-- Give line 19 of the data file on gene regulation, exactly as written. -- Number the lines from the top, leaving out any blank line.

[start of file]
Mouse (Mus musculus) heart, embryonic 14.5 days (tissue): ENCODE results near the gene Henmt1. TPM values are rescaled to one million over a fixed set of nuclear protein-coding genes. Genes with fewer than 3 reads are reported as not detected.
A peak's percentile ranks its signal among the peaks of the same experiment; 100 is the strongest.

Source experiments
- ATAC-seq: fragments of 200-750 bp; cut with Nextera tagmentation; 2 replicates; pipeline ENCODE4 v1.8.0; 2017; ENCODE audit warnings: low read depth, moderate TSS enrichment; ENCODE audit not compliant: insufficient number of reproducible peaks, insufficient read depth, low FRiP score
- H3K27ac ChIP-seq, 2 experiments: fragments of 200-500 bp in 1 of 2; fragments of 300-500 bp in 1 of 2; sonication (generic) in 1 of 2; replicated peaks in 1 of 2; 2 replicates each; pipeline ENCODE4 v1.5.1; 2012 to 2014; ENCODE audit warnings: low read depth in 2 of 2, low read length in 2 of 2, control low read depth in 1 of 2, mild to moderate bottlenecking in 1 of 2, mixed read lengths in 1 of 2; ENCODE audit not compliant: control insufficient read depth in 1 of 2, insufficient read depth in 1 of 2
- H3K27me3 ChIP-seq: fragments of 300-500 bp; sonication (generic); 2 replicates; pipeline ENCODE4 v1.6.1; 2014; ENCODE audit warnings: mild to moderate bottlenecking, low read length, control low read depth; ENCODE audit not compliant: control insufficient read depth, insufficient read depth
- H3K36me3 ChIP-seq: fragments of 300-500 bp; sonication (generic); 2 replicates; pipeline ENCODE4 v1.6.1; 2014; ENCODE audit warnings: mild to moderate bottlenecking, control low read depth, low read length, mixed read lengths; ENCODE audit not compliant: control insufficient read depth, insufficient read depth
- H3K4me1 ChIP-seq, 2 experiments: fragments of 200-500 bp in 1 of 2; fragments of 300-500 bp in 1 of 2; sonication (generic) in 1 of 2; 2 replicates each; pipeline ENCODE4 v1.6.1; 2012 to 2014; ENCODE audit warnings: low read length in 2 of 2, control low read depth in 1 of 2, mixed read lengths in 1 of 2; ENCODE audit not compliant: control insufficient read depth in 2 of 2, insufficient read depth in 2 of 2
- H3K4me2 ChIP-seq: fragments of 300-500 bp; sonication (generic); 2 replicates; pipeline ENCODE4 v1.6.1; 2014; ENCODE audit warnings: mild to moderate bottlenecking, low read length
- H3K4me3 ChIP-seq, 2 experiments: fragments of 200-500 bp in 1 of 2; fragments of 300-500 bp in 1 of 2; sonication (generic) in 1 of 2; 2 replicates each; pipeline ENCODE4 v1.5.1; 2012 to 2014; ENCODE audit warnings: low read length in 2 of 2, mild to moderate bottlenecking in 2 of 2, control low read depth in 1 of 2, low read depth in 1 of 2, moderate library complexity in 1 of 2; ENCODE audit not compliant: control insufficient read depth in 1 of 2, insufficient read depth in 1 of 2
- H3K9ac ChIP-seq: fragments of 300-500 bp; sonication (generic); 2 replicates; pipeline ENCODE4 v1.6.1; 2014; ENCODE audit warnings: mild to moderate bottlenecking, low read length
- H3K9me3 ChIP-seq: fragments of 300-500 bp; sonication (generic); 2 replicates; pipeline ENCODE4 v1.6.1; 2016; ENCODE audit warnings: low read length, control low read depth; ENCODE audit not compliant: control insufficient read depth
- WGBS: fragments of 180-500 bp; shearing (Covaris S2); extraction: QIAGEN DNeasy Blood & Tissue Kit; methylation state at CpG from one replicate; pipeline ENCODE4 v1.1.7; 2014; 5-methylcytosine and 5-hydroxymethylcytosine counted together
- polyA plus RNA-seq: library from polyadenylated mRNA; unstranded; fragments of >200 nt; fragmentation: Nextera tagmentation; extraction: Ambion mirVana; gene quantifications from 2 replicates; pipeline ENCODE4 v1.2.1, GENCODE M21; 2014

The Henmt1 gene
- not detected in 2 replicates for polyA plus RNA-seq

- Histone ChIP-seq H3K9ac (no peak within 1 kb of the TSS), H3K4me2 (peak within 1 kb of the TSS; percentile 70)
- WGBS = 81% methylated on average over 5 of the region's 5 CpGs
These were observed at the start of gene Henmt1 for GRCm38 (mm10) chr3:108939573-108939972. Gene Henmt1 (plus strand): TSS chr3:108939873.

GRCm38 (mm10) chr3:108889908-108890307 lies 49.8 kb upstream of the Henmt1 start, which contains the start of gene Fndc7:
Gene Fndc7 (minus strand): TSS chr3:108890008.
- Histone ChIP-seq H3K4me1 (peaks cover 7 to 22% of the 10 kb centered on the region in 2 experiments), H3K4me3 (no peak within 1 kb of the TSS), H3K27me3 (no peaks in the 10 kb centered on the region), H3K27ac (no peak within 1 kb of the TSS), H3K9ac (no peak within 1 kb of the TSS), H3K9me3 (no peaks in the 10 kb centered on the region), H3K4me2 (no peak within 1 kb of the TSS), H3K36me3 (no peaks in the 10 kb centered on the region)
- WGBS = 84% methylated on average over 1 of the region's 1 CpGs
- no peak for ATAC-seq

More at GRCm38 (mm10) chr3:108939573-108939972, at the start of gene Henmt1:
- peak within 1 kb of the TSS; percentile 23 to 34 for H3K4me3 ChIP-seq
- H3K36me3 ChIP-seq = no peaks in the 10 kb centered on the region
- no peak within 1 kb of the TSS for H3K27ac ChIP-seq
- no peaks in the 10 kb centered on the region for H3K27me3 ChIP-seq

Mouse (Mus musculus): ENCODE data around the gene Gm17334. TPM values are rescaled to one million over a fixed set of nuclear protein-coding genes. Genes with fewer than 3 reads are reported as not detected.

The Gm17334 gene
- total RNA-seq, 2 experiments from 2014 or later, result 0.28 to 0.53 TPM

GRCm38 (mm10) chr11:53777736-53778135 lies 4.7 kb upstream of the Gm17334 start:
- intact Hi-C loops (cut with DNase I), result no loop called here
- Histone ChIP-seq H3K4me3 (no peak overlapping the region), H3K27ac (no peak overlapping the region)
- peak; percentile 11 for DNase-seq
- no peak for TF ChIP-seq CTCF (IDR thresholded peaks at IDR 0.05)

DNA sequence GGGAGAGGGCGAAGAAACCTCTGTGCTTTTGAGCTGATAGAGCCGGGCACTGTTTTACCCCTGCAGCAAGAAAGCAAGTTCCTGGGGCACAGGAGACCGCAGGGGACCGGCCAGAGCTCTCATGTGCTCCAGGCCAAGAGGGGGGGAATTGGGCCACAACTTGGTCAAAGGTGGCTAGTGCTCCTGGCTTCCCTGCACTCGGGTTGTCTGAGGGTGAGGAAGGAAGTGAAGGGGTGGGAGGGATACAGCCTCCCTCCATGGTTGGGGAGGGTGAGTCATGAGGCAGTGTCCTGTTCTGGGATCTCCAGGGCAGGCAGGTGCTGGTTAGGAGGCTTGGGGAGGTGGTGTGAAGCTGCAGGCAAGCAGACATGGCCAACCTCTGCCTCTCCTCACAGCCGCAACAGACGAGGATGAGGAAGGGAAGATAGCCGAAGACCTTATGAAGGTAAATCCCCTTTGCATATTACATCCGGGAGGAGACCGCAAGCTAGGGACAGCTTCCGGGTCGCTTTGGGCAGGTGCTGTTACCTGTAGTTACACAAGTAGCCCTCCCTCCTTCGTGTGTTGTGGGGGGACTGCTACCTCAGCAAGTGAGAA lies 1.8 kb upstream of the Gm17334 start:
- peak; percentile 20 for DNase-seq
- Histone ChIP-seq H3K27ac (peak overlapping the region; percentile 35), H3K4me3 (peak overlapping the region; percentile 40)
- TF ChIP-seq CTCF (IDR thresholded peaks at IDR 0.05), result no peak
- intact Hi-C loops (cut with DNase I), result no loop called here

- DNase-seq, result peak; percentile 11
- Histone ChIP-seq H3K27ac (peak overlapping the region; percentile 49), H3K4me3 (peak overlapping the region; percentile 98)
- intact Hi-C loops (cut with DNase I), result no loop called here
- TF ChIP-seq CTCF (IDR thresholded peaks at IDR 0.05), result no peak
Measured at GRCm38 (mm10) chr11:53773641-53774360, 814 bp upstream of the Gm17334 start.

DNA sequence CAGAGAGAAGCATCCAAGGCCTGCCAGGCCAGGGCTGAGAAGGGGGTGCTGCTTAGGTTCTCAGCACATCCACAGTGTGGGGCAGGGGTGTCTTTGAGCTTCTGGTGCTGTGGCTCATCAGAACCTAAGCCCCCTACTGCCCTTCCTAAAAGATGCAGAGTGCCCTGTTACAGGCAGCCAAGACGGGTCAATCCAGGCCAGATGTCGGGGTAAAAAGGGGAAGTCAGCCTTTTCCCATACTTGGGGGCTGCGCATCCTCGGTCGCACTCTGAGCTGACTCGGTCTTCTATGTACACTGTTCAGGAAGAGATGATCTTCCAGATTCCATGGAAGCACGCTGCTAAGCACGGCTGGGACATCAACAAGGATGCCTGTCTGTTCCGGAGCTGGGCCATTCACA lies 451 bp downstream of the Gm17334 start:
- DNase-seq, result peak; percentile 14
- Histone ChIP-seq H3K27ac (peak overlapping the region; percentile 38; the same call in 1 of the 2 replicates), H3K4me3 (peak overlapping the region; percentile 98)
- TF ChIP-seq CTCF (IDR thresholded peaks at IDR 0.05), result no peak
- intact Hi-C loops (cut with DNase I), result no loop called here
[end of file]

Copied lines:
These were observed at the start of gene Henmt1 for GRCm38 (mm10) chr3:108939573-108939972. Gene Henmt1 (plus strand): TSS chr3:108939873.